Beyond Korean-American Church

“The Korean Church” in Norcross, Georgia

A Recognizeably Korean Congregation

Our neighboring residents know us as “the Korean church”.  In many ways, we are a typical Korean church that you would find anywhere in the U.S. We have two congregations: the Korean-speaking one and the English-speaking one. Our street sign has Korean words, the preaching, singing, and printed material are all in Korean, and each Sunday there is a traditional Korean lunch prepared by congregation members. The smell of traditional Korean cooking waft through the building as it draws closer toward Sundy lunch. Congregants smile and bow to greet one another. The Korean speaking congregation allows our ministry to use its building and refer to us as “Yung-uh-kwon,” which means, “English Ministry.”

A Not-So Korean Neighborhood

Our immediate neighbors who are literally down the street from our church building are racially black and hispanic.  In times past, there has not been much interaction between the church congregants and the neighborhood residents for a variety of reasons. Residents pass by and once in awhile, there would be some brief contact, but we might as well be on different continents. But these days, things are changing. God has been bringing the two worlds a little closer together.

Trinitarian Ministry

Balancing Family and Ministry

A year ago, my wife and I were talking about how to balance family time with ministry time. We didn’t like how sometimes “family centerd” tended to neglect the church and how sometimes “church centered” tended to neglect the family. So I suggested to her that why don’t we combine family time with church time? When going on family outings and when having family dinner, why not invite people from our church as if they were just a part of our family? And why not spend time at church as a family as if the activities within church was a natural part of our family life?

That is when she compared that approach to the Trinity. The Father, the Son, and the Holy Spirit all were perfectly happy and united. But the Son took on flesh to turn his enemies into not only his kingdom subjects, not only his friends, but as part of his own family. He not only justified us but adopted us and will perfectly unite us to himself one glorious day.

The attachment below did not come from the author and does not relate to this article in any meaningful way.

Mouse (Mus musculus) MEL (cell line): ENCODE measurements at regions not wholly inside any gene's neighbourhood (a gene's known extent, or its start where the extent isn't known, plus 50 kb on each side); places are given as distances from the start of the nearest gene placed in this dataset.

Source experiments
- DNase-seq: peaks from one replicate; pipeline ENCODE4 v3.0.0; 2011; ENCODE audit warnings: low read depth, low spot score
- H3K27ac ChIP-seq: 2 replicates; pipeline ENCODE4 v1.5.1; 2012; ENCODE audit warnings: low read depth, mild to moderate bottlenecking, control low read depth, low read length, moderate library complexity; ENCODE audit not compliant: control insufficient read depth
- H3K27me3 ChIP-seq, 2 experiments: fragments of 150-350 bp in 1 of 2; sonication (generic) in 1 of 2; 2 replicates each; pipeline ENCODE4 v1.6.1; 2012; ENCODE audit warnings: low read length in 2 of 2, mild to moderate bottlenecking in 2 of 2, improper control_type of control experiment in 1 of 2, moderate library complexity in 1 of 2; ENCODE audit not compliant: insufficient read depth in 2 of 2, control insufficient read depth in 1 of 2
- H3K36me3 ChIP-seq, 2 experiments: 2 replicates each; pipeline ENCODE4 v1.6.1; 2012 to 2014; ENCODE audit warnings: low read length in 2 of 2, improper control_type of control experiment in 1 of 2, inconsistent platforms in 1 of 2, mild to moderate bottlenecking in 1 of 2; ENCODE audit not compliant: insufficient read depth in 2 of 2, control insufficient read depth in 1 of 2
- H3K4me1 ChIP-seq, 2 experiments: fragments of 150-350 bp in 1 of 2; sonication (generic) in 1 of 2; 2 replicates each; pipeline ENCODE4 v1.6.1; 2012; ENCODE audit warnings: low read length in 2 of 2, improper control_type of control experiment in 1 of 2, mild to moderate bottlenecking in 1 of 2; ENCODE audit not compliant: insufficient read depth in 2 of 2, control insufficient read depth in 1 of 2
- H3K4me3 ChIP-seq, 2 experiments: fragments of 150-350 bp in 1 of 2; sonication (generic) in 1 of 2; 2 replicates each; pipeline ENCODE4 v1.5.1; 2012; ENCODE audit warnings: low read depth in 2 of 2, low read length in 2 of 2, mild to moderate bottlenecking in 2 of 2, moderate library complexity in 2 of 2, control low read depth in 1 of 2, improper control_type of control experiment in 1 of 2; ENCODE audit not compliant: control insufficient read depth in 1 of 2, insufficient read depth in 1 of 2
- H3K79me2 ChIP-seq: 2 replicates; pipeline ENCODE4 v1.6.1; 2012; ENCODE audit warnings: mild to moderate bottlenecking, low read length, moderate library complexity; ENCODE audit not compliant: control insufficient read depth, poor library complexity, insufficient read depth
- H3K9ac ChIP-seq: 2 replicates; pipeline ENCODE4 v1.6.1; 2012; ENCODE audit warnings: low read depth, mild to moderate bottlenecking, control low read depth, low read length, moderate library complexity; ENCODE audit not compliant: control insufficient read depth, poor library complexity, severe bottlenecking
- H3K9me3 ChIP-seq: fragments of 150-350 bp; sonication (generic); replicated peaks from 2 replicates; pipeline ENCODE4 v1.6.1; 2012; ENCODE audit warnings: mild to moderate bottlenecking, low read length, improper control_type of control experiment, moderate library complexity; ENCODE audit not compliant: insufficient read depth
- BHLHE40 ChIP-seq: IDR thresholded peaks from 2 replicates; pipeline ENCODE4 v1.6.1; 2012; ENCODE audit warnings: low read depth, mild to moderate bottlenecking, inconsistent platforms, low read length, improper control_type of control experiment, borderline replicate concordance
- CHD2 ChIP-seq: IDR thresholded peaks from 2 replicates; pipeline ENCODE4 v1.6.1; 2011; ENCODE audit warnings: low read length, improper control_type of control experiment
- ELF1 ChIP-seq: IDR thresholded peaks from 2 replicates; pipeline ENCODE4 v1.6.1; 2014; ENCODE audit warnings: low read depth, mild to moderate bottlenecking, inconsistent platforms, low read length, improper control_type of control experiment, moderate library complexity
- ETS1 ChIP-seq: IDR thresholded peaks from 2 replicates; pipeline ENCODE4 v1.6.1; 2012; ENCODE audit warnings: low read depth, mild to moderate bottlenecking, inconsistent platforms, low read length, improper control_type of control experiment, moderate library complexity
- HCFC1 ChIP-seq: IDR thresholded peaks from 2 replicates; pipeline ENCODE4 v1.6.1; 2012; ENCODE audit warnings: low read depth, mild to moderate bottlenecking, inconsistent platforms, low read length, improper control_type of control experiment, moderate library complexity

Incorporating church members into our family time has been a great way of balancing our family time with ministry time without neglecting one for the other. This is the approach we are taking on the ecclesiastical scale. 

Applying Trinitarian Ministry to the Korean-American Church Context

Korean-American congregations, like other racially homogeneous congregations are content being homogeneous. And like many of those congregations, we were content too. 

God began moving in our congregation through a visitor who came asking for help in time of need. Our assistant pastor was the first to meet her need and from there, God has led us to a mercy ministry that not only meets the need of those we come into contact with but are able to meet them relationally with gospel without depending on a program or event. 

The reason for this is that from the start of our mercy ministry, we wanted to not merely reach out with outreach events and programs (which there is a place and use for those) but wanted to move the people we showed mercy to into discipleship and full involvement and relationship with our congregational body on a weekly basis. We wanted them to become a part of our church family, even though they didn’t look like us, talk like us, or live like us.

Beyond Korean-American Church

It’s not just about “us” anymore

We have much to move forward on in resembling the kingdom of God in glory. But certain advancements are in place that may seem small to some, but are significant steps forward in terms of Korean-American ecclesiastical practices. 


From the beginning, the three major focuses of our ministry were worship, discipleship, and mercy. Reaching out to our immediate neighbors and building long-term, regular relationships was important to do. We would not relegate this responsibility to occasional, impromptu interactions we all knew would not last, nor did we compartmentalize our responsibility to show love for our neighbors to short-term mission trips and spot-treatment, come-in/come-out programmed events throughout the year. Our mercy ministry is a means of reaching the lives of those different from us and to give them opportunity to be treated with welcoming love and acceptance as any Korean-American visitor that would enter our doors.


This has been an amazing encouragement to us. I have witnessed the generosity of those here. Not only do we attribute a significant amount of church funds to mercy ministry, but on top of that, our congregants have given personally even more to meet some pressing needs that have come to our attention.